Dove Shows Marketers How They Can Get Political

I’ll admit, I’m a big fan of Dove. Not only do I use the brand’s products religiously, I also believe the marketing team has really stepped up its game over the past five years. I’m a staunch fan of the brand’s approach, which combines commentary on popular culture and social issues. Campaigns, even simple tag lines, successfully resonate with me and other customers on a personal and emotional level. (If you need more proof, check out the #MyBeautyMySay commercial. It’s powerful stuff.) 

The brand is still riding high from its 60th birthday, which included a commemorative #RaiseTheBeautyBar social campaign. Social followers were asked to answer one simple question:  “How will you continue to #RaiseTheBeautyBar?” Responses are selected and transformed into inspirational social images, which followers can share and post on their own.

But within the mix of this campaign, Dove got political. 

On the heels of the #AlternativeFacts craze, Dove quietly released a new print ad in the UK, which was created with the help of WPP’s Ogilvy. Published in The Guardian and The Times of London, the ad included a list of “facts” about how Dove products can benefit your life and why Dove is, ahem, “the best.” 

Want to raise your IQ? Want a stronger Wi-Fi signal? Want to get on the guest list? Dove antiperspirant is for you! The ad is reminiscent of the marketing tactics of yore, which magnified — even completely made up — the benefits of a product. But of course, there’s also a bit of political commentary. Dove shows, in a tongue-in-cheek way, just how ludicrous “alternative facts” are when they’re applied to everyday products and scenarios. 

The ad was only released in the UK, and it’s not clear whether it will be published elsewhere. But that doesn’t make a difference, because it’s already making the rounds around social media and is being shared via a series of major publications. 

I can understand why many brands don’t like getting political. When you have the wrong messaging, or execute poorly, you’ll quickly isolate — even anger — your audience. Of course, you need to take a hard look at your industry and target consumers to determine whether getting political makes sense. If it makes sense for your brand (or you’re too eager to speak out to care) there are a few best practices from Dove I think you can apply:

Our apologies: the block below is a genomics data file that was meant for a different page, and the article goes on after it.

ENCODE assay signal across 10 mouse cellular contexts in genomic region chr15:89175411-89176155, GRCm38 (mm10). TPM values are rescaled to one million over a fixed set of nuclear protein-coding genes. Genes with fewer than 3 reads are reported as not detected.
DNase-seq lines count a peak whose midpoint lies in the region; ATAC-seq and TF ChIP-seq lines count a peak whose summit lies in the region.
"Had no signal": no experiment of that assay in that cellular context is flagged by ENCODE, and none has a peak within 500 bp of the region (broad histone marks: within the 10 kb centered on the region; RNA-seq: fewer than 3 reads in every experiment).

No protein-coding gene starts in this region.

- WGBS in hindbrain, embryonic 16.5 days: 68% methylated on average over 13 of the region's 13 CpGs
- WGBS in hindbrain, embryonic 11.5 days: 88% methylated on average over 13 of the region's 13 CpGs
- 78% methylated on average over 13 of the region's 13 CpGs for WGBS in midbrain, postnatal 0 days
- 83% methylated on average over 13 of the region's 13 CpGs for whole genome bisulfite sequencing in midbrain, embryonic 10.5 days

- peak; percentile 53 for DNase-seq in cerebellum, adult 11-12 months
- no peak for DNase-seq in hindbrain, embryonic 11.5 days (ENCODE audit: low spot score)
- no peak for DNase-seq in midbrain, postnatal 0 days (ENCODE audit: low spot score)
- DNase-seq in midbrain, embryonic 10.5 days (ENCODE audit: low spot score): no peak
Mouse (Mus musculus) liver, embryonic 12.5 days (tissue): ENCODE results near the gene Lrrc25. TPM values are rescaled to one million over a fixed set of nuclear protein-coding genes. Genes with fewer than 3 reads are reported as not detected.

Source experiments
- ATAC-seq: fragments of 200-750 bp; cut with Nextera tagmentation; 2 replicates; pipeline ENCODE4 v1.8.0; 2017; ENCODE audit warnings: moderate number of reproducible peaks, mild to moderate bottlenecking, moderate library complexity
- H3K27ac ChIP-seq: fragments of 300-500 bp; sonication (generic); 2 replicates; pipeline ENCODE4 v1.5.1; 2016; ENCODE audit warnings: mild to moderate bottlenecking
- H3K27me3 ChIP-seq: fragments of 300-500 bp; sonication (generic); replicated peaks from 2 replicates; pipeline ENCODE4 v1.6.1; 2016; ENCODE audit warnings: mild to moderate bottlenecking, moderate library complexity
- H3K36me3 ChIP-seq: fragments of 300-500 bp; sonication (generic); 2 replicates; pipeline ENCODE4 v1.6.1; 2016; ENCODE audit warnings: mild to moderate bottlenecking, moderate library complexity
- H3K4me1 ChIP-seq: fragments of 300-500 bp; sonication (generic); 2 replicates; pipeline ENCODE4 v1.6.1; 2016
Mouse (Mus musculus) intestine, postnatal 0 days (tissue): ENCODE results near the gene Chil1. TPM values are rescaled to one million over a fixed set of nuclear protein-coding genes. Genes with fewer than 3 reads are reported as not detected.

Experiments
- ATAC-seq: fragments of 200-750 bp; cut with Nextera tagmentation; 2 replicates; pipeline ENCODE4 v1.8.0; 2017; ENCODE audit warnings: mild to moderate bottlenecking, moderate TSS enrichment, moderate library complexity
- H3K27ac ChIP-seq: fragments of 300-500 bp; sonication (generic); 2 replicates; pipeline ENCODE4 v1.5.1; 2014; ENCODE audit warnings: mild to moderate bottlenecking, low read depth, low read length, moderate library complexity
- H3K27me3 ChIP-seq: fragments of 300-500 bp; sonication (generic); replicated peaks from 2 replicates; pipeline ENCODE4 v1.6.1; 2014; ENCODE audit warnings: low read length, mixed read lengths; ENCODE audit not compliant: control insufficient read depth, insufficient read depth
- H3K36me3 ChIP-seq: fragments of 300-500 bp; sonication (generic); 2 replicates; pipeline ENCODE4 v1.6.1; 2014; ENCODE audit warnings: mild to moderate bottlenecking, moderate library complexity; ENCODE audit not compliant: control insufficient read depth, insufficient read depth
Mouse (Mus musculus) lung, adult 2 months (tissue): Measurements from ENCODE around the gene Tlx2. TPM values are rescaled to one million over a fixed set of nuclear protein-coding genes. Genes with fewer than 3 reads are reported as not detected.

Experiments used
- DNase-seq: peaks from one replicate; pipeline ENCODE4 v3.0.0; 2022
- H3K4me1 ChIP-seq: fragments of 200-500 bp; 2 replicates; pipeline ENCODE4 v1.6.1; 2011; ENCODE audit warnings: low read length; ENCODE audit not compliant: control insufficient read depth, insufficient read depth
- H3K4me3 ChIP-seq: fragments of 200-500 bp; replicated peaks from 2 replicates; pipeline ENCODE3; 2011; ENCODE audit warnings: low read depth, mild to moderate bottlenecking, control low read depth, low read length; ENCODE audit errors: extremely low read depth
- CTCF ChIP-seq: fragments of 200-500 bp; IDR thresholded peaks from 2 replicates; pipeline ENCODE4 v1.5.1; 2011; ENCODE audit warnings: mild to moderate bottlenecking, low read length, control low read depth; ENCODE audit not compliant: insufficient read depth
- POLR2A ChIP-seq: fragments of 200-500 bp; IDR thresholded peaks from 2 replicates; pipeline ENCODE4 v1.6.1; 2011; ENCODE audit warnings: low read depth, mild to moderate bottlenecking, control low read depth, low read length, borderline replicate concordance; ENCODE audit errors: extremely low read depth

• Know your Demand Type. Personal care is an extremely competitive market. There are a lot of brand-names and private-label products available to consumers. Dove really pushed the limits with this ad, which definitely helped make it stand out from the competition. You have the opportunity to do the same if you know your Demand Type and refine messaging based on your business climate. 
  • Embrace the art of newsjacking. Dove simply picked up on a trending topic and put its own unique spin on it. Timeliness is key to successful newsjacking, and Dove was able to capitalize on a term that shook up social media in a creative way.  
  • Make your brand the star. Political figures aren’t being targeted; Dove is merely applying “Alternative Facts” to its own brand and products. As a result, the ads can resonate with all people instead of a specific group that has a particular political leaning.
  • Keep it simple. The current political climate is extremely volatile. Big-name movie stars, political figures, authors and journalists, are all inserting their perspectives into the world, creating an inundating amount of chatter. In cases like this, consumers don’t want or need another daunting ad campaign filled with copy. Dove kept it simple, and let the “Alternative Facts” speak for themselves. 
  • Be tongue-in-cheek. The Joker famously asked: “Why so serious?” I can’t help but agree with this sentiment. Don’t get me wrong: there are a lot of issues emerging and they are all serious. But sometimes, the best way to make an impact with marketing is to be a bit more tongue-in-cheek, even satirical, in your approach. Consider why we gravitate to comedians during election season. They discuss political and social issues, but do so in a humorous way. 
  • Encourage folks to spread the word. #AlternativeFacts is included in the ad, which means Dove will be added to the growing Twitter conversation. 

What are your thoughts on Dove’s new ad? Is it effective marketing, or is the brand merely inserting itself in politics the wrong way?


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